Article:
While studying in the lectionary passages for this Sunday, I paused on this sentence; “Although the doors were shut, Jesus came and stood among them and said, ‘Peace be with you.’” (John 20:26b, nrsv).
On a daily basis we are surrounded by “shut doors” – defended and defensive lives. In truth, we all experience the “shut door” of our own ego. Thomas was not just behind the closed door of a room, but the closed door of disbelief. I often see the same “shut door” in myself. I see it in those whom I work with everyday. For that’s what addiction does – hardens and harasses our will, our spirit of life and joy – and robs us of the openness and vulnerability required to recognize the Presence among us.
But the “shut door” isn’t just reserved for those whom I work with in my role as an addiction counselor. Richard Rohr states, “Most addictions are not substance addictions (alcohol, drugs, food, consumer objects, etc.), but process addictions (patterns of thinking and reacting). Spiritual traditions at their higher levels discovered that the primary addiction for all humans is addiction to our own way of thinking. That should be obvious.”* (underlined emphasis mine)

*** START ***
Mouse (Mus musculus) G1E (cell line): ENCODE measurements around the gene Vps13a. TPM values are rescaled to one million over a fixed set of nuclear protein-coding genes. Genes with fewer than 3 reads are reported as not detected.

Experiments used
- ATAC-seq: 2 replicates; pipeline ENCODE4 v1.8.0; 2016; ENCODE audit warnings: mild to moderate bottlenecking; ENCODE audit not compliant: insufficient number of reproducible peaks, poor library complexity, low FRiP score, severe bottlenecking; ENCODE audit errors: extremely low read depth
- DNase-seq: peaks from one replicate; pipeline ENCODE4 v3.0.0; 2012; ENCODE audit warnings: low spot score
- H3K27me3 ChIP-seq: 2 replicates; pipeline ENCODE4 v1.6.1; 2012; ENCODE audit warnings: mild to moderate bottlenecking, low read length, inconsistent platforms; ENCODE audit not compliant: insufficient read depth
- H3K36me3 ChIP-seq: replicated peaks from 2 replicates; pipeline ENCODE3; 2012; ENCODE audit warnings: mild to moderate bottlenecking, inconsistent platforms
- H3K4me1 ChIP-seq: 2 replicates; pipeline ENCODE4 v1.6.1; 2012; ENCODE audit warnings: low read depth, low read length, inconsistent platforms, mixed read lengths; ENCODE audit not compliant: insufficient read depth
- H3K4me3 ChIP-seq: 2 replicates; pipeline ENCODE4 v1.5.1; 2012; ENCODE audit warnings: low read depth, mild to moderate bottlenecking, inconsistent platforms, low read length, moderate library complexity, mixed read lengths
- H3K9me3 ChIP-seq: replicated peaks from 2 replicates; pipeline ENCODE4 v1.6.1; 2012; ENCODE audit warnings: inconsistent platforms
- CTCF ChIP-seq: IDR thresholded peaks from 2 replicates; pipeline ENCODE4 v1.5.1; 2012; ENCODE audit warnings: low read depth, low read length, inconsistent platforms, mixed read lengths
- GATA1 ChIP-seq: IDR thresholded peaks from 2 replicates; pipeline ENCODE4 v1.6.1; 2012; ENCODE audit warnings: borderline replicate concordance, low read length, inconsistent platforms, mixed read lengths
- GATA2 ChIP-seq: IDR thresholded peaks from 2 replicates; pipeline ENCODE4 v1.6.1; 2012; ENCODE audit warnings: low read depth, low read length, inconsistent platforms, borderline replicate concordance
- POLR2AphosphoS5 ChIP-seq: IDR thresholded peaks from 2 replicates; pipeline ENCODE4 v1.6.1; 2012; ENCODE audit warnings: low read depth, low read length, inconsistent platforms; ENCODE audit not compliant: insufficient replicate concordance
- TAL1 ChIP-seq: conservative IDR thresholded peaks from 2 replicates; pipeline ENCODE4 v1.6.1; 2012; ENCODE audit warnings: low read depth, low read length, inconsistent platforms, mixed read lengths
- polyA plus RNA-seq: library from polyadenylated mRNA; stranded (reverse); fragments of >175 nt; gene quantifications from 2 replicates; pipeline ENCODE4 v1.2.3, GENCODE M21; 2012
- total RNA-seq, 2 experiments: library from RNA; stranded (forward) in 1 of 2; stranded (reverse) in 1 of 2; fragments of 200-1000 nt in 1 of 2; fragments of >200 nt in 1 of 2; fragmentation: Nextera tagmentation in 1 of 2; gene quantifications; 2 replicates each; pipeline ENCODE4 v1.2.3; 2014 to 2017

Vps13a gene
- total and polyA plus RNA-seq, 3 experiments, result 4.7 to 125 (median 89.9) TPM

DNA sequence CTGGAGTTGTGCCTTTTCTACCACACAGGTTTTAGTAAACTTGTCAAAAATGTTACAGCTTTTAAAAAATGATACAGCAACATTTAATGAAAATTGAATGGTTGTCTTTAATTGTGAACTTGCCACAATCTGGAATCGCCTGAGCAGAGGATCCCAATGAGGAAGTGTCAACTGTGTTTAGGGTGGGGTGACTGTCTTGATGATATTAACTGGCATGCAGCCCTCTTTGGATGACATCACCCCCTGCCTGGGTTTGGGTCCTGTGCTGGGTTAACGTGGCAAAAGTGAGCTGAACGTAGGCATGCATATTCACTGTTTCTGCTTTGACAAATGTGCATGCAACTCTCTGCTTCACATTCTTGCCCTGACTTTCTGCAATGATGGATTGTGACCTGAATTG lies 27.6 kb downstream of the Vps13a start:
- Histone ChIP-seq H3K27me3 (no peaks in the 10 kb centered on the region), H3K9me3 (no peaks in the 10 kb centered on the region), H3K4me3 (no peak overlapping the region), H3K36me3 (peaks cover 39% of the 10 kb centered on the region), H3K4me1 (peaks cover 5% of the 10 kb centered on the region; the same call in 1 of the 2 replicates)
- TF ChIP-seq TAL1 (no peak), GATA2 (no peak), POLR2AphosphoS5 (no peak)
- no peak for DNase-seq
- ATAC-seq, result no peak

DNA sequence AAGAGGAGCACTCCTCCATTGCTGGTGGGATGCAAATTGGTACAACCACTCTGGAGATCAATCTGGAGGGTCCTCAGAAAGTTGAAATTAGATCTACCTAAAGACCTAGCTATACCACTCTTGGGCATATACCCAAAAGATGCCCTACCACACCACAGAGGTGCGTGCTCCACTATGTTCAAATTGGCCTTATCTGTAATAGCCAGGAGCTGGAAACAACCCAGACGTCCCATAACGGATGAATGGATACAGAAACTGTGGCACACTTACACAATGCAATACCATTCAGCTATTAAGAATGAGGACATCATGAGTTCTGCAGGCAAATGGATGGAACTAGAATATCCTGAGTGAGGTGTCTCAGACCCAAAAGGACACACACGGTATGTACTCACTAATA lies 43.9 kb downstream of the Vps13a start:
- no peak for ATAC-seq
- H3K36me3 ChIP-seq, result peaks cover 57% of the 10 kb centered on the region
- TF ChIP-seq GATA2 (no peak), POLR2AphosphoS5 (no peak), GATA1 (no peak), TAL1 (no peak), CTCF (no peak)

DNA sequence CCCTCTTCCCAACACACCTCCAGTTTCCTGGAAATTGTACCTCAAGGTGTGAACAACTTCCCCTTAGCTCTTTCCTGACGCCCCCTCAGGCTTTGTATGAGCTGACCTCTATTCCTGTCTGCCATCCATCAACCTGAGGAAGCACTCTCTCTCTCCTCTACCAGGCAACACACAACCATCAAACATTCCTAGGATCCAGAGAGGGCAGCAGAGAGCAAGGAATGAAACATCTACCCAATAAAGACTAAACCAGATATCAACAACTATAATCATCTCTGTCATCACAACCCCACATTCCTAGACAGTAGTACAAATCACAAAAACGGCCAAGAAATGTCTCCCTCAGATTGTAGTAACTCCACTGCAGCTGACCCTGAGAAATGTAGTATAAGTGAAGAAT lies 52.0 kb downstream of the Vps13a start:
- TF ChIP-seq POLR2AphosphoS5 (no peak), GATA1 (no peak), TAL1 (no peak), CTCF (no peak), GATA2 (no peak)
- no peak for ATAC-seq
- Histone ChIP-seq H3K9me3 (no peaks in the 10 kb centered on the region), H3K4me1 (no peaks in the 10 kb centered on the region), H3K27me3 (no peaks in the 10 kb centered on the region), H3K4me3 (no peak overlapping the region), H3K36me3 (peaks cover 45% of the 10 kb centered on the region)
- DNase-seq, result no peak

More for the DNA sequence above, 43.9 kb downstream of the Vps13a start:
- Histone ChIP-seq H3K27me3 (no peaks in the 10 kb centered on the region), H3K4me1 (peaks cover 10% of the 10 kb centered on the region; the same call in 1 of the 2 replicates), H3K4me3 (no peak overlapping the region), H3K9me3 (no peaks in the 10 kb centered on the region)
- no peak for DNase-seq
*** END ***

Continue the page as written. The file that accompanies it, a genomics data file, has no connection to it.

The addiction to “our own way of thinking” seems epidemic these days. But, in truth, it’s always been that way. We humans tend to shut the door of our lives to the new thing God is doing and give ourselves over to fears and doubts of our own making.
Rohr says it again in his book, Breathing Under Water.
“Stinking thinking” is the universal addiction. Substance addictions like drugs and alcohol are merely the most visible forms of addiction, but actually we are all addicted to our own habitual way of doing anything, our own defenses, and most especially, our patterned way of thinking, or how we process our reality. The very fact we have to say this shows how much we are blinded inside of it. By definition, you can never see or handle what you are addicted to. It is always “hidden” and disguised as something else.” **
Thomas’ addiction to his own experience, his own reality, his own thinking…was disguised as doubt. Under that doubt is the addiction. The same one we all suffer with…to our own way of thinking.
The good news is there too. Jesus shows up. In spite of our defensive and closed doors, Jesus keeps showing up and revealing our “stinking thinking.” Jesus keeps offering the same words, “Peace be with you.” A different Life, a different Way, seen and experienced through the Truth.
*From Richard Rohr’s daily email.
**Richard Rohr, Breathing Under Water: Spirituality and the Twelve Steps, pg xxiii